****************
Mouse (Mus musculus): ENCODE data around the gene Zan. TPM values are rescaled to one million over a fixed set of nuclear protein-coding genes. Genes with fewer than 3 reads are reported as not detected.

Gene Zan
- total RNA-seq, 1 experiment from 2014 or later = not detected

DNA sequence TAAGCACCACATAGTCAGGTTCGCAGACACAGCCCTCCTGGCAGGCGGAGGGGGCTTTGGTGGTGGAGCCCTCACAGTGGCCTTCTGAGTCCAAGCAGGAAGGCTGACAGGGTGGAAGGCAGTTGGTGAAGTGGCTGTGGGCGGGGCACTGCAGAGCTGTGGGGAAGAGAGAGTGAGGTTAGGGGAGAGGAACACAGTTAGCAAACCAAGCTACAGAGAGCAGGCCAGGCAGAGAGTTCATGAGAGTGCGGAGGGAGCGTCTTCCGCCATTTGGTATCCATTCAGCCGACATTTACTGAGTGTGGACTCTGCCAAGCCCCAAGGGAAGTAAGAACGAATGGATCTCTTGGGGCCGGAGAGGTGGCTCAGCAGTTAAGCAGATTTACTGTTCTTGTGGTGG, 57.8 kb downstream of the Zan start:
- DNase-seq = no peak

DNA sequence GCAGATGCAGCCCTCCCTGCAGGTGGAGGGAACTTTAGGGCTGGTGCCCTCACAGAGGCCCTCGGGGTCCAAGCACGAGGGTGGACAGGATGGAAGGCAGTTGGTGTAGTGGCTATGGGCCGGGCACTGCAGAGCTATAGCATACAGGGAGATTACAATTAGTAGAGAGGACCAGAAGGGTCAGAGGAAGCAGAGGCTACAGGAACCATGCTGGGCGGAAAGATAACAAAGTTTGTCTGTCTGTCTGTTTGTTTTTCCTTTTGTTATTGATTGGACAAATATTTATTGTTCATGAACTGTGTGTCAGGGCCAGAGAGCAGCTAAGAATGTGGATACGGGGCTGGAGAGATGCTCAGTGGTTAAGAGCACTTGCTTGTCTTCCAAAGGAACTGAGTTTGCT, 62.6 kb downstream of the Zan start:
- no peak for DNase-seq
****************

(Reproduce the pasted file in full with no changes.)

Mouse (Mus musculus): ENCODE data around the gene Zan. TPM values are rescaled to one million over a fixed set of nuclear protein-coding genes. Genes with fewer than 3 reads are reported as not detected.

Gene Zan
- total RNA-seq, 1 experiment from 2014 or later = not detected

DNA sequence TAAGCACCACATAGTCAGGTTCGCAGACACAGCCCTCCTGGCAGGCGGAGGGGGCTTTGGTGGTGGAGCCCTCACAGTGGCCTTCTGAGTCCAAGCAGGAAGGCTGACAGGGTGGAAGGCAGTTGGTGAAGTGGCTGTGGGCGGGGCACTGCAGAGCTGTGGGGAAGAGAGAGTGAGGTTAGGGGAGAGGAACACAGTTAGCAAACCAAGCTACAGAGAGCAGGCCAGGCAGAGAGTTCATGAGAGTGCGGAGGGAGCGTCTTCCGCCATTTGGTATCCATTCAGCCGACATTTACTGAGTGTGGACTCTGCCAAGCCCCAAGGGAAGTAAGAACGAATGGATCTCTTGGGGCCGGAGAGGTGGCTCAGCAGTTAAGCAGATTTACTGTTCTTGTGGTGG, 57.8 kb downstream of the Zan start:
- DNase-seq = no peak

DNA sequence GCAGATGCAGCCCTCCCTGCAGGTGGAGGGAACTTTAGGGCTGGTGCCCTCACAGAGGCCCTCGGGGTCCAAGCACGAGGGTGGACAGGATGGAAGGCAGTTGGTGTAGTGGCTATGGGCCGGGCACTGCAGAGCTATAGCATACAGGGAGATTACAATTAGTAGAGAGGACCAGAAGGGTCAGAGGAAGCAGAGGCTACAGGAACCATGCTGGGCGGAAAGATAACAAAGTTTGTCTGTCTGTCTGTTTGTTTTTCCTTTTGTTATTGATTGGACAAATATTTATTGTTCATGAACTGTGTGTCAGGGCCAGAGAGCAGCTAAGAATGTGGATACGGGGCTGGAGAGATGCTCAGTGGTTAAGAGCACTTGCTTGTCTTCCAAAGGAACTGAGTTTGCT, 62.6 kb downstream of the Zan start:
- no peak for DNase-seq